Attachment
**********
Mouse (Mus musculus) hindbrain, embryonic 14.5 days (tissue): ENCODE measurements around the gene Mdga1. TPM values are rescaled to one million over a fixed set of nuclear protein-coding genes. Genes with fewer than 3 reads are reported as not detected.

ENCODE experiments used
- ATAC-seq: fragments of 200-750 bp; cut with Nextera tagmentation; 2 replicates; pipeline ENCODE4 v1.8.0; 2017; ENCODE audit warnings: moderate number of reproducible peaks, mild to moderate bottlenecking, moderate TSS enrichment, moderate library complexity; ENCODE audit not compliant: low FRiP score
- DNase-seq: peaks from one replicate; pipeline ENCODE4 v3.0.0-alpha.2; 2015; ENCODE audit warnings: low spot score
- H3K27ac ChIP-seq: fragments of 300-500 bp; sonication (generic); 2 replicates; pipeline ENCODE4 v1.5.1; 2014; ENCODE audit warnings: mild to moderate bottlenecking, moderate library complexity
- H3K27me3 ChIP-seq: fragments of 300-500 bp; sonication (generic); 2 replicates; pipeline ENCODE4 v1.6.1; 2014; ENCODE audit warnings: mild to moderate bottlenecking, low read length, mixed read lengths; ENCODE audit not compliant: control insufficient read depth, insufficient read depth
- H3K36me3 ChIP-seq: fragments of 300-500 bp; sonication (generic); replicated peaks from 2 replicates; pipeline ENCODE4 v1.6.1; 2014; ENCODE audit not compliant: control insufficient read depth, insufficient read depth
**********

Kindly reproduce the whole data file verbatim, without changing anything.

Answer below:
Mouse (Mus musculus) hindbrain, embryonic 14.5 days (tissue): ENCODE measurements around the gene Mdga1. TPM values are rescaled to one million over a fixed set of nuclear protein-coding genes. Genes with fewer than 3 reads are reported as not detected.

ENCODE experiments used
- ATAC-seq: fragments of 200-750 bp; cut with Nextera tagmentation; 2 replicates; pipeline ENCODE4 v1.8.0; 2017; ENCODE audit warnings: moderate number of reproducible peaks, mild to moderate bottlenecking, moderate TSS enrichment, moderate library complexity; ENCODE audit not compliant: low FRiP score
- DNase-seq: peaks from one replicate; pipeline ENCODE4 v3.0.0-alpha.2; 2015; ENCODE audit warnings: low spot score
- H3K27ac ChIP-seq: fragments of 300-500 bp; sonication (generic); 2 replicates; pipeline ENCODE4 v1.5.1; 2014; ENCODE audit warnings: mild to moderate bottlenecking, moderate library complexity
- H3K27me3 ChIP-seq: fragments of 300-500 bp; sonication (generic); 2 replicates; pipeline ENCODE4 v1.6.1; 2014; ENCODE audit warnings: mild to moderate bottlenecking, low read length, mixed read lengths; ENCODE audit not compliant: control insufficient read depth, insufficient read depth
- H3K36me3 ChIP-seq: fragments of 300-500 bp; sonication (generic); replicated peaks from 2 replicates; pipeline ENCODE4 v1.6.1; 2014; ENCODE audit not compliant: control insufficient read depth, insufficient read depth